With respect to P. hickmanii, the entire range of the species covers a distance of only 1.6 km (1 mi), with colonies clustered at the two proximal ends of this range. Although no information is available concerning the importance of pollinators to the longterm persistence of P. hickmanii, the distance between the colonies in each of the clusters is well within the 0.5 km (0.3 mi) distance that many native pollinators are thought to fly (Waser in litt. 2002).
Comment 4: One commenter submitted a map portraying a recommended revision to the proposed critical habitat covering the parcel owned by American Dream/Glenwood that would have reduced the extent of critical habitat on that parcel. The commenter suggested that the swath of low elevation grasslands that occur along Carbonera Creek in the middle of the Glenwood Unit could be eliminated from critical habitat, as well as a portion of the Carbonera Creek watershed above them. The commenter suggested that the lowlevel grasslands do not support the primary constituent elements. Further the commenter suggested that the presence of existing residential development and the Scotts Valley High School along Glenwood Drive would make this area less desirable as a movement corridor for wildlife functioning as dispersal agents for P. hickmanii.
Response: While this narrow area of lowelevation grasslands does not contain wildflower fields, it is a grassland plant community that supports pollinators and seed dispersal agents for the wildflower fields. In addition, the lowlevel grassland along Carbonero Creek provide an important corridor for dispersers between the colonies on the west side and suitable, but unoccupied wildflower field habitat on the east side of Glenwood Valley. Similarly, the lowlevel grasslands would also be an important corridor to potential pollinators between the two sides of Glenwood Valley once Polygonum hickmanii is reestablished on the east side of the valley. Therefore, the lowlevel grasslands that occur along Carbonero Creek do include primary constituent elements.
The recent development of the Scotts Valley High School has reduced the extent of the corridor between the east and west sides of Carbonero Creek, and has therefore increased the conservation value and importance of the remaining corridor for pollinators and seed dispersers. In the background section of this final rule, we have expanded the discussion of potential seed dispersers and pollinators, which are part of the primary constituent elements, to clarify the role that these elements may play in the longterm conservation of the species.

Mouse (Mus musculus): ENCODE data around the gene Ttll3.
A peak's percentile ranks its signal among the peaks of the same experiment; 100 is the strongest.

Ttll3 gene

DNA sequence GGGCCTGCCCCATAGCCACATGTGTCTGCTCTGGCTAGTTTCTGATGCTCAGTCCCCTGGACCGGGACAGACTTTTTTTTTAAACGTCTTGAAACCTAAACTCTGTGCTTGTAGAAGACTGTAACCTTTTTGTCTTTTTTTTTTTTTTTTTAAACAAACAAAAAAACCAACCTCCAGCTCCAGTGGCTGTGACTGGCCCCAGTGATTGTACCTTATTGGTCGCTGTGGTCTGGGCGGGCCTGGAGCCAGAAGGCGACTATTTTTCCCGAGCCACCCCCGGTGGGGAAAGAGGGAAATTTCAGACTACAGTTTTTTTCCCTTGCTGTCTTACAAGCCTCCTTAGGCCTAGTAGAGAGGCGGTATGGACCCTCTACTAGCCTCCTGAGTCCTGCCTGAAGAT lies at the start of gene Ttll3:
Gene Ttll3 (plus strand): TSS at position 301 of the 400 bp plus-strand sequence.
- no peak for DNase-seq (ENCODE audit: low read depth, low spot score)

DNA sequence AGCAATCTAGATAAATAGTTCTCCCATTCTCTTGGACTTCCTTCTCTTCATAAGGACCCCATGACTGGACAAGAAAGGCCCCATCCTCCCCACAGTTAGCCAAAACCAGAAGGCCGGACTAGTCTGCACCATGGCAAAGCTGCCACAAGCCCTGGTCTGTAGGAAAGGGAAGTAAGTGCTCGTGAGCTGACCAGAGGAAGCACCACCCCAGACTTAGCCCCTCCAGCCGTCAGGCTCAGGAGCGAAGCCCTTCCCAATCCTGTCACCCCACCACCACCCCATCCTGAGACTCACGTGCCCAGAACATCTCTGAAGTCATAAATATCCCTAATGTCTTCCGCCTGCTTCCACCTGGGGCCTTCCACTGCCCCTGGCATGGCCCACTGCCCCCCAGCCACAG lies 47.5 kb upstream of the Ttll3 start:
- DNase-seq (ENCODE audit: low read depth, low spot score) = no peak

In the case of Polygonum hickmanii, we included conservation recommendations for this species in a multispecies recovery plan we published, which also addressed recovery actions for two listed insects and three listed plants (including the endangered Chorizanthe robusta var. hartwegii that occurs with P. hickmanii) in the Santa Cruz Mountains (Service 1998). Upon P. hickmanii being listed, we intend that the conservation recommendations included in this recovery plan will, in effect, become the recovery recommendation for this species. This plan identifies both State and Federal efforts for conservation of the plant and establishes a framework for agencies to coordinate activities and cooperate with each other in conservation efforts. The plan sets recovery priorities and describes sitespecific management actions necessary to achieve conservation and survival of the plant.
As part of the recovery recommendations for Polygonum hickmanii, the recovery plan states that all known sites would have to be in protected status, a habitat conservation plan would have to be in place with the City of Scotts Valley, and population numbers would have to be stable or increasing (Service 1998). The limited range of the species, the limited opportunities for conservation, and the existence of threats on all locations where it occurs makes conservation of the species very difficult. Further loss of habitat or compromising the ecological processes on which the species depends may eliminate the ability of the species to persist. Therefore, we believe it is necessary to include the lowelevation grasslands in the critical habitat designation.
Issue 2: Legal and Procedural Issues
Comment 5: The proposed designation fails to designate specific areas as critical habitat, but instead used a landscape approach.
Response: The critical habitat designation delineates areas that
support locations of known individuals of Polygonum hickmanii and areas
with the primary constituent elements we believe essential to the long
term conservation of P. hickmanii. In fact, the distribution of P.